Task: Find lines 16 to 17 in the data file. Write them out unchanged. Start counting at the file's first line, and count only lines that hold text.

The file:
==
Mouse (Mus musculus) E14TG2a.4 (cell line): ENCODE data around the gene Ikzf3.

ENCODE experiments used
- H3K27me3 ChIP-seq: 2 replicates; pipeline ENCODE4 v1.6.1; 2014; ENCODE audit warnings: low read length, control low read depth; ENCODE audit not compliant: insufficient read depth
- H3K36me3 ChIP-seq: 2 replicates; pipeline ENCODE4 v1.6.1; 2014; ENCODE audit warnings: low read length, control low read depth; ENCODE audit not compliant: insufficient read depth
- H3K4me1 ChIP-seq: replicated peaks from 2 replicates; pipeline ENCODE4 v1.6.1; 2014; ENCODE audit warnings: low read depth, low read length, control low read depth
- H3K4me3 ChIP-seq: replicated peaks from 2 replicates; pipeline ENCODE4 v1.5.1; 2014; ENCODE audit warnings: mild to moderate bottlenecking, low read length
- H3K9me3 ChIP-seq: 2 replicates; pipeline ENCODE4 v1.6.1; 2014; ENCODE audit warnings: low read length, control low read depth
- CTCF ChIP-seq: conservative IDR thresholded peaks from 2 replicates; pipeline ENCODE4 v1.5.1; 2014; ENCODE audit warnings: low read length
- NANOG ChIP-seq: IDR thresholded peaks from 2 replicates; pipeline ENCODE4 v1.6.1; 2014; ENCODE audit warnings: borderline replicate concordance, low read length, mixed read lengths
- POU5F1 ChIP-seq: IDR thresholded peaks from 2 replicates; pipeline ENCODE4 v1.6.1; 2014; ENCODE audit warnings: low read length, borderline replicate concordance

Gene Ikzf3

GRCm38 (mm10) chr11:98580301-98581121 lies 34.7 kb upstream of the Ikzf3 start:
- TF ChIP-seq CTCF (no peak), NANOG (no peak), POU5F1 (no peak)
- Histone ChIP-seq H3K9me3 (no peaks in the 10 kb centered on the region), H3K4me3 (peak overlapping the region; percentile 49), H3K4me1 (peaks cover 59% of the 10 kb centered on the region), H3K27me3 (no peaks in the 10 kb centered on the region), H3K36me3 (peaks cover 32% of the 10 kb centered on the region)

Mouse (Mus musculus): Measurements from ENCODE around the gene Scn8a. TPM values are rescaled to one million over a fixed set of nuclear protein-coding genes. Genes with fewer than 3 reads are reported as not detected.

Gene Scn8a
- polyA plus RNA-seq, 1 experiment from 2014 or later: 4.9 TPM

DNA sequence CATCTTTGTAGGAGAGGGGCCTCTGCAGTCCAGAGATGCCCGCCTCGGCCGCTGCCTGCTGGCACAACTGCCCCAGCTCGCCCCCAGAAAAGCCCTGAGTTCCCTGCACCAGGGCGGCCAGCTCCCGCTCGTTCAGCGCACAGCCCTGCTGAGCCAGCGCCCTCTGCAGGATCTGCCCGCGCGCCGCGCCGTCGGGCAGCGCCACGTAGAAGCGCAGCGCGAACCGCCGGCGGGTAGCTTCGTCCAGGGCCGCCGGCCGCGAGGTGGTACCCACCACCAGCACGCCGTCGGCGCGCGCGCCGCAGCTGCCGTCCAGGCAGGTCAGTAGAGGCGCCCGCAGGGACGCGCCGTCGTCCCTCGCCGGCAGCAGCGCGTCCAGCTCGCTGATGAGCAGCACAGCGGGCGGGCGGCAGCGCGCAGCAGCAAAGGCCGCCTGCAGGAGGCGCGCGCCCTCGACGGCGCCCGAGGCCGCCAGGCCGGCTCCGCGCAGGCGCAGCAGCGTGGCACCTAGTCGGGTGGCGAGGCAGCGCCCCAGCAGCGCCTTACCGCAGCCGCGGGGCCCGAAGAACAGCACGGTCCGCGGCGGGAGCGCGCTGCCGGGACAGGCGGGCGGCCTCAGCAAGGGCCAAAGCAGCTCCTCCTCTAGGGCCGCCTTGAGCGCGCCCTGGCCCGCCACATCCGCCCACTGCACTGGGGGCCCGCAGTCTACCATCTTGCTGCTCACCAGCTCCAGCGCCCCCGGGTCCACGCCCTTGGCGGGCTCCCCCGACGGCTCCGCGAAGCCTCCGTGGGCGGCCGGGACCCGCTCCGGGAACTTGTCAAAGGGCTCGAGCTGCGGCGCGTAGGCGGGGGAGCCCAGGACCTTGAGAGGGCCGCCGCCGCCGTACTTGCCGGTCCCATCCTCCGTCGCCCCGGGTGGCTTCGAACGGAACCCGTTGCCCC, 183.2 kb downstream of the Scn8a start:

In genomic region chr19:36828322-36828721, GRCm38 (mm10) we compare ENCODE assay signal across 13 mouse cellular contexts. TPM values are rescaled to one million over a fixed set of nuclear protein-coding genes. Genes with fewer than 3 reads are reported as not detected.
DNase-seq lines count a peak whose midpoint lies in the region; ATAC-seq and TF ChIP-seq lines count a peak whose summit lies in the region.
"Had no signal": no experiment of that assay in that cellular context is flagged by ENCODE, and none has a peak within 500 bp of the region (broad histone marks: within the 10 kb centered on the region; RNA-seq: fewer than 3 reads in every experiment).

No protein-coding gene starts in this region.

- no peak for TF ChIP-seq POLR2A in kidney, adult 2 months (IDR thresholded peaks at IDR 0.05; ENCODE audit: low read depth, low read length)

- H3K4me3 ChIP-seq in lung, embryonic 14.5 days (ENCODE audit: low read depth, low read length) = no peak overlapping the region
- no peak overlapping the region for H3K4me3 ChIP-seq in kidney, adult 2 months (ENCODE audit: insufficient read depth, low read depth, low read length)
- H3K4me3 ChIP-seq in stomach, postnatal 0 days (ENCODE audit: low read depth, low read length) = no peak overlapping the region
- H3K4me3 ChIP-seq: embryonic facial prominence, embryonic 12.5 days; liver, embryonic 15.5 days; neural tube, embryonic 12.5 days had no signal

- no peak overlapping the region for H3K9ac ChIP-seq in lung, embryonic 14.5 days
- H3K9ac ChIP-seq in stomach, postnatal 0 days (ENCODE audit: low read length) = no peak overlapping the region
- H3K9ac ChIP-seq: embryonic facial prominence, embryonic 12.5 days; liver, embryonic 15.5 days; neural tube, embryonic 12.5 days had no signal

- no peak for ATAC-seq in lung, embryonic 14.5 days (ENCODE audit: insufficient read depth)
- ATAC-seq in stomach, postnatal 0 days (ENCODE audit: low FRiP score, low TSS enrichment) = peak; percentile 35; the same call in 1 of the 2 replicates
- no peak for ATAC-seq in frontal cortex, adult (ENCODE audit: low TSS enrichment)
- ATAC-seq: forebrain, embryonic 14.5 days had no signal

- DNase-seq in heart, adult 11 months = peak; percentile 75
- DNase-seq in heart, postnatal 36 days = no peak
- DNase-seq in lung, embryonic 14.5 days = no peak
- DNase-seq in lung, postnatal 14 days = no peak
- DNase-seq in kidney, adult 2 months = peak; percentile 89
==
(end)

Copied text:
Gene Scn8a
- polyA plus RNA-seq, 1 experiment from 2014 or later: 4.9 TPM